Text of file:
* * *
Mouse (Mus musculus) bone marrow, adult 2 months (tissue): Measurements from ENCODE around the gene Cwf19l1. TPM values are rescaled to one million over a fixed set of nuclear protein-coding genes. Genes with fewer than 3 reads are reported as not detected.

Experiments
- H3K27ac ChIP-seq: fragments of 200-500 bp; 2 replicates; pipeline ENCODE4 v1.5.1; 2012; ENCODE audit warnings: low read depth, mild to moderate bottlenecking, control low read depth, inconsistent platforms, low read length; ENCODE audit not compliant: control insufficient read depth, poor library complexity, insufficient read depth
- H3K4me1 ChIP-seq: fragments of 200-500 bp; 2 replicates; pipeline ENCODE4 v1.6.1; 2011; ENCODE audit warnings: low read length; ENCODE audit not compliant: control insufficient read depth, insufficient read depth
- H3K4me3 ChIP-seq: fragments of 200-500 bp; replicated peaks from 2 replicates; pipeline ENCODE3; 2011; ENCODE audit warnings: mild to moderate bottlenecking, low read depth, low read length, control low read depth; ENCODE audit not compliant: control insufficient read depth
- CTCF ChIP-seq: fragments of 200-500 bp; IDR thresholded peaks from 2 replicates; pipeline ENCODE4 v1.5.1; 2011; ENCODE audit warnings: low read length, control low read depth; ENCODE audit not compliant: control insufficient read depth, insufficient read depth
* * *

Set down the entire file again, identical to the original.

Mouse (Mus musculus) bone marrow, adult 2 months (tissue): Measurements from ENCODE around the gene Cwf19l1. TPM values are rescaled to one million over a fixed set of nuclear protein-coding genes. Genes with fewer than 3 reads are reported as not detected.

Experiments
- H3K27ac ChIP-seq: fragments of 200-500 bp; 2 replicates; pipeline ENCODE4 v1.5.1; 2012; ENCODE audit warnings: low read depth, mild to moderate bottlenecking, control low read depth, inconsistent platforms, low read length; ENCODE audit not compliant: control insufficient read depth, poor library complexity, insufficient read depth
- H3K4me1 ChIP-seq: fragments of 200-500 bp; 2 replicates; pipeline ENCODE4 v1.6.1; 2011; ENCODE audit warnings: low read length; ENCODE audit not compliant: control insufficient read depth, insufficient read depth
- H3K4me3 ChIP-seq: fragments of 200-500 bp; replicated peaks from 2 replicates; pipeline ENCODE3; 2011; ENCODE audit warnings: mild to moderate bottlenecking, low read depth, low read length, control low read depth; ENCODE audit not compliant: control insufficient read depth
- CTCF ChIP-seq: fragments of 200-500 bp; IDR thresholded peaks from 2 replicates; pipeline ENCODE4 v1.5.1; 2011; ENCODE audit warnings: low read length, control low read depth; ENCODE audit not compliant: control insufficient read depth, insufficient read depth